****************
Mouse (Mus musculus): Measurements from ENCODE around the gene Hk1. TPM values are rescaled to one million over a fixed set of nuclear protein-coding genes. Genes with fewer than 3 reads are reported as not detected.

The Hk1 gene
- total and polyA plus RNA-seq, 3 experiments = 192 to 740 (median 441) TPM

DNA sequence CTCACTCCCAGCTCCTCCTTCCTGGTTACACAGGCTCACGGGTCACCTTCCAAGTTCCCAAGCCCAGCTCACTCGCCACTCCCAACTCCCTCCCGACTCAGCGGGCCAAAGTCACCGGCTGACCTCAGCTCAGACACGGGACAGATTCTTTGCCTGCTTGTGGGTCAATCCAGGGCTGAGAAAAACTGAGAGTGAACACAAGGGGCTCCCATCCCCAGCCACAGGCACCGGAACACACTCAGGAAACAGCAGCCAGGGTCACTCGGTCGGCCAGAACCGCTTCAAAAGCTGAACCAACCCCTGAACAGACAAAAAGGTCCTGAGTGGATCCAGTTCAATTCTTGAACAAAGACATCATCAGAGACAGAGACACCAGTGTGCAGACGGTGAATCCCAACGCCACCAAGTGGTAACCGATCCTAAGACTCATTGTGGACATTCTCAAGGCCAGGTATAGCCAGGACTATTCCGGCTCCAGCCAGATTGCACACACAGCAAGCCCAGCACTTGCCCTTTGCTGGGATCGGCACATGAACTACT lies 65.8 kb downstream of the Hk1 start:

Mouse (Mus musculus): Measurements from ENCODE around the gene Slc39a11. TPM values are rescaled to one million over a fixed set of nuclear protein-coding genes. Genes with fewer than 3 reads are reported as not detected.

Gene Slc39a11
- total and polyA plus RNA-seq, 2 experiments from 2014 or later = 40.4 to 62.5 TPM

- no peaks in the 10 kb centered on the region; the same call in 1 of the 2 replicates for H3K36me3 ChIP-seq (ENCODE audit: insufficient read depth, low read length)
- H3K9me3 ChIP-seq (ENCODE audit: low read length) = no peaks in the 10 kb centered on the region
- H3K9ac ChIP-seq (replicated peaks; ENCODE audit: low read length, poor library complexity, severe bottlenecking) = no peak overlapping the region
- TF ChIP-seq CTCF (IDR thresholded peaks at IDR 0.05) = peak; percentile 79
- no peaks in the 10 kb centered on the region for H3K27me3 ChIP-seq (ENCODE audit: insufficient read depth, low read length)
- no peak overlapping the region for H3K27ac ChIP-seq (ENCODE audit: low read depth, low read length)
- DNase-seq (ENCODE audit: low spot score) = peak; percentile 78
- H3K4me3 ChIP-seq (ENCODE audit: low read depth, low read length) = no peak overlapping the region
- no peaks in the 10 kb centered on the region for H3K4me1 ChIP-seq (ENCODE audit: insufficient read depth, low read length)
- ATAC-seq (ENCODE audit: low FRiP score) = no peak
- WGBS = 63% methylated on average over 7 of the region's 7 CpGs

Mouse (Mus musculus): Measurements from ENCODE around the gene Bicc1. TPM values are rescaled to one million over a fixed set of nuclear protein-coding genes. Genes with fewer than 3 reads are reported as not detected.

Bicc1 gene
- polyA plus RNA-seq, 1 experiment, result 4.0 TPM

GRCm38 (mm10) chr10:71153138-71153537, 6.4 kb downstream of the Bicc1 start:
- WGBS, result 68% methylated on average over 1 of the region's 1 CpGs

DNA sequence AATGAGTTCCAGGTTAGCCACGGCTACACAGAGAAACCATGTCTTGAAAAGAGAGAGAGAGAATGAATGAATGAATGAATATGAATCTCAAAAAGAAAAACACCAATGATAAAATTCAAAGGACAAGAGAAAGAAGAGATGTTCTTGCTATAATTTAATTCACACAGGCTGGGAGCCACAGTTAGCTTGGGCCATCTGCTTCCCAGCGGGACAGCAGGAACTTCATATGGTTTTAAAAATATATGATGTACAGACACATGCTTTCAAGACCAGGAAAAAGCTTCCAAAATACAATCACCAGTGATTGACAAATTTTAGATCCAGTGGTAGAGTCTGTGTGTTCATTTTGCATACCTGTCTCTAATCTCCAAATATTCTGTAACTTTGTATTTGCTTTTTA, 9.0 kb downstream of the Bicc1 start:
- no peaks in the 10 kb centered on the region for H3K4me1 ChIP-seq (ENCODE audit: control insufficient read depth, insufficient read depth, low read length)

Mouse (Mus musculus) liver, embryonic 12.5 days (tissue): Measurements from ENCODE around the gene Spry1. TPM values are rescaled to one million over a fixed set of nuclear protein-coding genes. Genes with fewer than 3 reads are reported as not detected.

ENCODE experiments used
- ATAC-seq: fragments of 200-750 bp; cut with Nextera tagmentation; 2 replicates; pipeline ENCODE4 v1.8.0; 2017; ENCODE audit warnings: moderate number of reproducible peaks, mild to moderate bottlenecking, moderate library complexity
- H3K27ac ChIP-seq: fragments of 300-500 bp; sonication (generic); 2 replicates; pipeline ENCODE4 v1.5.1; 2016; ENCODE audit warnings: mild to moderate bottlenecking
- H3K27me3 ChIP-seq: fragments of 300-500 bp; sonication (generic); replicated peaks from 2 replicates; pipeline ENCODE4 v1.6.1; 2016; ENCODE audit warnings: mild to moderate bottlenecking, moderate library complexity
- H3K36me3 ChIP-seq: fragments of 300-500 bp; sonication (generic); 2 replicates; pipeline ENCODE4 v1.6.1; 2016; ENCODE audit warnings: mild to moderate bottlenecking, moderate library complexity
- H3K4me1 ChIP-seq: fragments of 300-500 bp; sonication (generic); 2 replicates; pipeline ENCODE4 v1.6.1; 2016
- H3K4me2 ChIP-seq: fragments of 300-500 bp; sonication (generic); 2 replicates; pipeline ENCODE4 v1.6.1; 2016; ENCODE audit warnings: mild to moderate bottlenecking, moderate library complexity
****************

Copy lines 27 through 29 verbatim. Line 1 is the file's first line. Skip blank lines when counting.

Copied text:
ENCODE experiments used
- ATAC-seq: fragments of 200-750 bp; cut with Nextera tagmentation; 2 replicates; pipeline ENCODE4 v1.8.0; 2017; ENCODE audit warnings: moderate number of reproducible peaks, mild to moderate bottlenecking, moderate library complexity
- H3K27ac ChIP-seq: fragments of 300-500 bp; sonication (generic); 2 replicates; pipeline ENCODE4 v1.5.1; 2016; ENCODE audit warnings: mild to moderate bottlenecking